Using UAV's and Big Data to Map Live Trees and Predict Postfire Regeneration
Developed under CAL FIRE grant 18-CCI-0063-LNU
Derek Young and Andrew Latimer, Department of Plant Sciences, UC Davis
In many California forests, wildfires are increasingly burning at high severity over large areas, creating landscapes with low potential for natural regeneration. Post-fire tree planting is accordingly playing an important role in post-fire forest management, but the large extent of high-severity burned area is stretching resources. Accurate predictions of natural regeneration patterns could improve the efficiency of post-fire restoration efforts, but current methods for predicting regeneration are limited by (1) lack of detailed information on the location and density of the surviving trees that serve as seed sources and (2) coarse representation of seed dispersal processes. We are working to improve predictive accuracy through a “big data” approach that explicitly maps seed-source trees and mechanistically accounts for biologically realistic seed dispersal processes. Our study aims to establish a new methodology that involves inferring individual-tree dispersal patterns without needing to isolate individual trees.
First, we are creating spatially extensive (~300 ha) maps of surviving trees (potential seed sources) from recently burned landscapes by collecting drone imagery and processing it into 3D forest models and 2D stem maps using automated photogrammetry and tree detection algorithms. We are also conducting intensive plot surveys across these same landscapes to quantify the spatial variation in natural regeneration and ground-truth the drone-derived tree maps. To predict tree recruitment across these landscapes, we are applying a novel spatially-explicit modeling framework to simultaneously characterize (a) individual-tree dispersal distances and (b) the joint contribution of multiple seed sources (mature trees) to seed rain in a given site. We will use our fitted model to make spatially-continuous predictions of natural regeneration at high resolution (10 m) across these landscapes. We will package our resulting model into a web application for easy application to future fires.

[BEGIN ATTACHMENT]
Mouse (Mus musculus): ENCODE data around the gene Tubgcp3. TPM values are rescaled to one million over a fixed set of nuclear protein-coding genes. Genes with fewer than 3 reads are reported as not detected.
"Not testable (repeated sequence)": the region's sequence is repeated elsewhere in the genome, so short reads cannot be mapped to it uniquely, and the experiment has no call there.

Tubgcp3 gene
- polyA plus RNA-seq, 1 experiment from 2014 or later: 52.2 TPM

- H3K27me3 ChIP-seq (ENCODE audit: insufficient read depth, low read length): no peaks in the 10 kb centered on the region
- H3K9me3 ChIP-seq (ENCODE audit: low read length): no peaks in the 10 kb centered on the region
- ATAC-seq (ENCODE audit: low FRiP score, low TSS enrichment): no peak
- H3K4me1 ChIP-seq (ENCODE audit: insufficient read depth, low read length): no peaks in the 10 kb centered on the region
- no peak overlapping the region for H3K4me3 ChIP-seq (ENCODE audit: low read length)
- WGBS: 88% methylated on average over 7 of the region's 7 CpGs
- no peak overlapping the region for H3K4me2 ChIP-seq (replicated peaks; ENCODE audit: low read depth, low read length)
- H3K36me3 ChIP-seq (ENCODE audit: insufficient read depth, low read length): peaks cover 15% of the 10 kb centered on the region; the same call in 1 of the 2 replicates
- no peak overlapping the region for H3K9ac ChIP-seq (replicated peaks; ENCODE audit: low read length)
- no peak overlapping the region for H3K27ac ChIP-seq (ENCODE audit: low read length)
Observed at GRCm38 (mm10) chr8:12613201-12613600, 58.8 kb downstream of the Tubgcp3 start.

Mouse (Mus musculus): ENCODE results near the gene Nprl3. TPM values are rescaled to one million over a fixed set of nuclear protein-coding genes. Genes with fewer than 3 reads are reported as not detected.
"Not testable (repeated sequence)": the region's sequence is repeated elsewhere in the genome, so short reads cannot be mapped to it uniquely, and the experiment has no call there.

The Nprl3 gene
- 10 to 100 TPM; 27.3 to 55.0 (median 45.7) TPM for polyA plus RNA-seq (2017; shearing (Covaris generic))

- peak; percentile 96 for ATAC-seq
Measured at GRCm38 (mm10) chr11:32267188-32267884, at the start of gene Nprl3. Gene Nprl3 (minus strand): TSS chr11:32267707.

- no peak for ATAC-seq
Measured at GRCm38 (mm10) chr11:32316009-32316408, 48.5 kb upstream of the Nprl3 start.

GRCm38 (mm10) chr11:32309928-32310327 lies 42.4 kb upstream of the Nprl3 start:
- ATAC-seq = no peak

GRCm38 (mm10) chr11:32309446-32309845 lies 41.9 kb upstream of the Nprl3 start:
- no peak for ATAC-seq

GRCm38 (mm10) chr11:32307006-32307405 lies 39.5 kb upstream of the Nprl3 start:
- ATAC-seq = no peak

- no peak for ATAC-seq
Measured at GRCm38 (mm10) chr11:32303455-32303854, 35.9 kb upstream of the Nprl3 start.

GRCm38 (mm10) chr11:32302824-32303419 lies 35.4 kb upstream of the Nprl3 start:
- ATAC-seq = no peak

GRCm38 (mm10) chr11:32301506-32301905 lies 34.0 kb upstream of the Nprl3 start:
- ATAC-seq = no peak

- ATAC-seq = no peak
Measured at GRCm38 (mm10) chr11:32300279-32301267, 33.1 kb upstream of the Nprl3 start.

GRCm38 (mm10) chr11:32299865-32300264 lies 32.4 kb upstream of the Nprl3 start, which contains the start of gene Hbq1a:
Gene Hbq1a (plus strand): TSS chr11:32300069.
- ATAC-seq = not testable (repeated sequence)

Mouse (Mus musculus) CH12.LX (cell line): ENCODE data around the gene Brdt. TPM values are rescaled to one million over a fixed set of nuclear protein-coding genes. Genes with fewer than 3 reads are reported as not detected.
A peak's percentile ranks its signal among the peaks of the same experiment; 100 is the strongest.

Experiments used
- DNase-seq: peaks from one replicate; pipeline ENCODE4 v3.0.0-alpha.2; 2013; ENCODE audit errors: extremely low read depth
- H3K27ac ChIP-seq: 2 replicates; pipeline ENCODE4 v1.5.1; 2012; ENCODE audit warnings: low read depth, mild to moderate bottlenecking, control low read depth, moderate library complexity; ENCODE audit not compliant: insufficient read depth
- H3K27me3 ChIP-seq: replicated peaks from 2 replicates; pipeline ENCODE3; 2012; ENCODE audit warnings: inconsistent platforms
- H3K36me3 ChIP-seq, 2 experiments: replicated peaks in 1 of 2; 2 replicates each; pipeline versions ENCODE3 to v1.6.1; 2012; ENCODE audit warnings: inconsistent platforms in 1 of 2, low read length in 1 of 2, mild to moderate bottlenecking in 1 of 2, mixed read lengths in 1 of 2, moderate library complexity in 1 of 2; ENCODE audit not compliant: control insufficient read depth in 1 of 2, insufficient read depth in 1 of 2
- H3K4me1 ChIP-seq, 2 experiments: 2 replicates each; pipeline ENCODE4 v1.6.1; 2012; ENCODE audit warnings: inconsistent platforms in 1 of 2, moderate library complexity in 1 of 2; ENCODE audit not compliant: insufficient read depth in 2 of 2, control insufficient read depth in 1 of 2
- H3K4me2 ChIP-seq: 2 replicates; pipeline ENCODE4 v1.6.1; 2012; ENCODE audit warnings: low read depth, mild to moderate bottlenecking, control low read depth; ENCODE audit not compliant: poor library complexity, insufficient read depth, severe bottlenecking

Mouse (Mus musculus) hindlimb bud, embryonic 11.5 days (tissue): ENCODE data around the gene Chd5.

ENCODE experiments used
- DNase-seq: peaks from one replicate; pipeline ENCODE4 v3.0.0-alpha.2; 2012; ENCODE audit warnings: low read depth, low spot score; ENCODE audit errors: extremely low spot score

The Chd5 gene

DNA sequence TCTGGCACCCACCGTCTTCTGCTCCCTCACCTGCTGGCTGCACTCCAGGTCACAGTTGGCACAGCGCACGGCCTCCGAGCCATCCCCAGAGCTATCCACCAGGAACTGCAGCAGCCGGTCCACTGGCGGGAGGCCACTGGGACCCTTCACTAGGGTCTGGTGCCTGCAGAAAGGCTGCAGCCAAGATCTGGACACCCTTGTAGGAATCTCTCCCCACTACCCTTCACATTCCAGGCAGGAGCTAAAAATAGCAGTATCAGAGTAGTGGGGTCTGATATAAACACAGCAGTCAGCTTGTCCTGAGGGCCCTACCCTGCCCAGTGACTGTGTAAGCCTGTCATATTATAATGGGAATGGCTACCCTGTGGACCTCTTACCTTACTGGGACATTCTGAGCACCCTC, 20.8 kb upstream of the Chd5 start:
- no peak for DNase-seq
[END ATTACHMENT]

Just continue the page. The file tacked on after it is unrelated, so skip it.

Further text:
This is not a full project website, but it is one page from PI Young’s professional website.
Video of the 2018 Delta Fire study site, showing the heterogeneity in live tree density.
The field crew surveying a regeneration plot on the 2015 Valley Fire at Boggs Mountain Demonstration State Forest.
A drone photograph part of the 2018 Delta Fire study site showing the heterogeneity in live tree density.
Visualization of a 3D point cloud from Emerald Point (Emerald Bay State Park) produced by processing drone imagery.
(Top panel) high-resolution drone-derived aerial imagery from a portion of the 2012 Chips Fire (Plumas National Forest) and (bottom panel) digital surface model of the same landscape produced by processing the drone imagery, showing topographic variation in elevation and trees emerging above the surrounding land.